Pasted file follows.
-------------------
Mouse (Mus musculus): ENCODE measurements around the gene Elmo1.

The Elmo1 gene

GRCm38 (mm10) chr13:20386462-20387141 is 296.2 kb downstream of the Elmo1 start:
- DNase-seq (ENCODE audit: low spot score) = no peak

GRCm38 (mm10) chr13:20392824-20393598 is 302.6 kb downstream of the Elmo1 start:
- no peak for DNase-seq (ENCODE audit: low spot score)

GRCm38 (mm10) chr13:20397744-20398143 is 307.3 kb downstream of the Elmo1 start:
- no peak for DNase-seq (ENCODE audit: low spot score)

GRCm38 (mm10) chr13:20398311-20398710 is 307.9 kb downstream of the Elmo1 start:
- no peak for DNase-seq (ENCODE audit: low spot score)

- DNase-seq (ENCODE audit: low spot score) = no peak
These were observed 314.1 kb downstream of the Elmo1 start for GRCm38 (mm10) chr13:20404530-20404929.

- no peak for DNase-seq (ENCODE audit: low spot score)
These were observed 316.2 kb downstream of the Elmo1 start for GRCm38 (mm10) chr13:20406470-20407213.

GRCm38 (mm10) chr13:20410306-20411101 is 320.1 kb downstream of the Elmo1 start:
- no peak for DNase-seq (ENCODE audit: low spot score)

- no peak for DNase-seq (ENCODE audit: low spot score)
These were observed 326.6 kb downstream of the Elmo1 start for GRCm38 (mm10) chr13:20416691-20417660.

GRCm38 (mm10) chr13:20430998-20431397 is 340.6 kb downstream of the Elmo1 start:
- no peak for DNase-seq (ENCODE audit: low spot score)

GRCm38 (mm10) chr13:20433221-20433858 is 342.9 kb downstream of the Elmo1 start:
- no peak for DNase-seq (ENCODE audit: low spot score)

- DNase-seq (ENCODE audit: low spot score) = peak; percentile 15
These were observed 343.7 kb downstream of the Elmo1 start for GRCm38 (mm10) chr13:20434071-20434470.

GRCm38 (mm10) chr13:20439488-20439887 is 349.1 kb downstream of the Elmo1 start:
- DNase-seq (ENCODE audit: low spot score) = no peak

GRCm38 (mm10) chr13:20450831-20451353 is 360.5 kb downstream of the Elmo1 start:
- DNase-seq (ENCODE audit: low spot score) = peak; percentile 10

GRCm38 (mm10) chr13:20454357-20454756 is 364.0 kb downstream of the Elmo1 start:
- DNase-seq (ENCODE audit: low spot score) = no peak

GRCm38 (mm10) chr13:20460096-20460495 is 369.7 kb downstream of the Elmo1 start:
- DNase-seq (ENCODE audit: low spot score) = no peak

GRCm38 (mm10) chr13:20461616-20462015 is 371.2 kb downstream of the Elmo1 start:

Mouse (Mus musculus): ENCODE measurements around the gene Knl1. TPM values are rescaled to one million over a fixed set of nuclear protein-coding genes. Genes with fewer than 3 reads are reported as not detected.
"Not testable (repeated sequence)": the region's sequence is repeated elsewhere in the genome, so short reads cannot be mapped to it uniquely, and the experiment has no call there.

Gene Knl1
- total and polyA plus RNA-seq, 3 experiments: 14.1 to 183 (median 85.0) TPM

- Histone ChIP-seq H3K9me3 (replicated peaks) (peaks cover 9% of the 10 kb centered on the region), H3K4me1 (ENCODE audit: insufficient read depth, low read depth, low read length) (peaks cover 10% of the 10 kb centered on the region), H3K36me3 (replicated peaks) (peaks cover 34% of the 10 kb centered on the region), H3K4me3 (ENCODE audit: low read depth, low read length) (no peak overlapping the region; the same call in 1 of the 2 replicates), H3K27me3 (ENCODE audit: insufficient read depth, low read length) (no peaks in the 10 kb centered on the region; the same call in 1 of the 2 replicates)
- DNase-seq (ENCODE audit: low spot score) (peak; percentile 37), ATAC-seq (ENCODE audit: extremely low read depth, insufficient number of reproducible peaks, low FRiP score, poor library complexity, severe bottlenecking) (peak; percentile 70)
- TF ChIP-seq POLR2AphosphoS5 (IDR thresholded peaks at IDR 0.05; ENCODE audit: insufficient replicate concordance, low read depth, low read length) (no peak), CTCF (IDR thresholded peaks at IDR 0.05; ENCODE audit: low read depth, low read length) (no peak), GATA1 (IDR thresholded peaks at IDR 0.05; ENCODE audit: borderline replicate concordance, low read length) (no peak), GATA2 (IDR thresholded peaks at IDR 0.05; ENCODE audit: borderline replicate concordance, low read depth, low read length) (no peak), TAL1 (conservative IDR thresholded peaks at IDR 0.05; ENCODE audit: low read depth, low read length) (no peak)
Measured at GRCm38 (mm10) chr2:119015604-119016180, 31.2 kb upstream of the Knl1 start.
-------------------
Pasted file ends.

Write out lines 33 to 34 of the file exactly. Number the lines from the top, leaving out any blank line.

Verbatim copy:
GRCm38 (mm10) chr13:20461616-20462015 is 371.2 kb downstream of the Elmo1 start:

Mouse (Mus musculus): ENCODE measurements around the gene Knl1. TPM values are rescaled to one million over a fixed set of nuclear protein-coding genes. Genes with fewer than 3 reads are reported as not detected.